Thursday, Jan. 16, college and university presidents and leaders from nonprofits, foundations, state governments and the private sector joined President Obama and First Lady Michelle Obama at the White House to discuss expanding college opportunity. President Maria Klawe and presidents from each of the other undergraduate Claremont Colleges gathered for the Summit.
The day-long event featured remarks from the President, First Lady and senior administration officials, as well as a series of panel discussions. The President and First Lady joined with leaders in higher education to announce over 100 new commitments to expand college opportunity.
The participants in today’s event were asked not simply to attend an event – but to commit to new action in one of the following areas crucial to college opportunity:
- Connecting more low-income students to the college that is right for them and ensuring more graduate
- Increasing the pool of students preparing for college through early interventions
- Leveling the playing field in college advising and SAT/ACT test preparation
- Strengthening remediation to help academically underprepared students progress through and complete college
As part of its current campaign planning efforts, Harvey Mudd College is exploring ways to guarantee all of its students one summer of experiential learning, such as research with a faculty member, an internship or an appropriate service opportunity. Research shows that such programs help with student persistence and retention, as well as with encouraging students to go on to STEM graduate programs.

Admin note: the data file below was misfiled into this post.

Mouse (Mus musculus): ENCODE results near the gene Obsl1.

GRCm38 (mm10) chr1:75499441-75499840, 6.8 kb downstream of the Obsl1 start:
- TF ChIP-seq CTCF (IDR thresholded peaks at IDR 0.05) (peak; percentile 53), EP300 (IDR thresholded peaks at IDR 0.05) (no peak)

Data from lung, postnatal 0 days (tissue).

Building on Existing Efforts
Harvey Mudd College has a long tradition of supporting women, underrepresented minorities and first-generation college students. The college’s financial aid policies ensure that tuition is not an obstacle for low-income students and 14 percent of currently enrolled students are Pell grant recipients. Harvey Mudd’s curricular initiatives—a bridge program, academic excellence tutoring, auxiliary courses and many others—help it to retain and graduate students. Harvey Mudd provides mentoring to help underrepresented students navigate their passage into college. Increasingly, the College is working to build K-12 STEM awareness through programs such as Homework Hotline, Science Bus and My CS.
Since 1975, Harvey Mudd has hosted a highly successful Upward Bound program, which was recently granted more than $3.25 million in federal funds to support its operation. The award also boosts the program’s objectives. HMC’s Upward Bound will increase its number of participants to 145 students annually and will strive to have at least 60 percent of them complete a degree within six years after completing high school.
To help more students afford and graduate from college with the skills they need, the Administration has doubled Federal investments in Pell Grants and college tax credits and reformed student loans. Last August, the President laid out an ambitious new agenda aimed at improving college value, removing barriers to innovation and competition, and ensuring that student debt remains affordable.